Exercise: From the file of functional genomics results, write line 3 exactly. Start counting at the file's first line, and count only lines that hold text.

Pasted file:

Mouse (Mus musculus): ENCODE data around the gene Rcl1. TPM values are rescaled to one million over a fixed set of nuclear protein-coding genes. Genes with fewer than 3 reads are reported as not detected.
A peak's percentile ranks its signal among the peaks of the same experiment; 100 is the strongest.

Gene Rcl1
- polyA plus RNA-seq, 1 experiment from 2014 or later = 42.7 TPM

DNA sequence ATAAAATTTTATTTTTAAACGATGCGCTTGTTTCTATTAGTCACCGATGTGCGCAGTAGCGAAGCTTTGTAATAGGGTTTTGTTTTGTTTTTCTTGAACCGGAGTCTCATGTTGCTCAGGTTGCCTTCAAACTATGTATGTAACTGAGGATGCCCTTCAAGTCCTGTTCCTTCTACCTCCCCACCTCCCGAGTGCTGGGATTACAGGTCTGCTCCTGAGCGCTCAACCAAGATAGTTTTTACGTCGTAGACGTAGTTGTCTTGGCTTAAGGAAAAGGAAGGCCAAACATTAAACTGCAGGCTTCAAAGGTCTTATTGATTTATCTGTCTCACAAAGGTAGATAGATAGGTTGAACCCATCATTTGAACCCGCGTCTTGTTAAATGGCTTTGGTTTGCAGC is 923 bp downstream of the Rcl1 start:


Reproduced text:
Gene Rcl1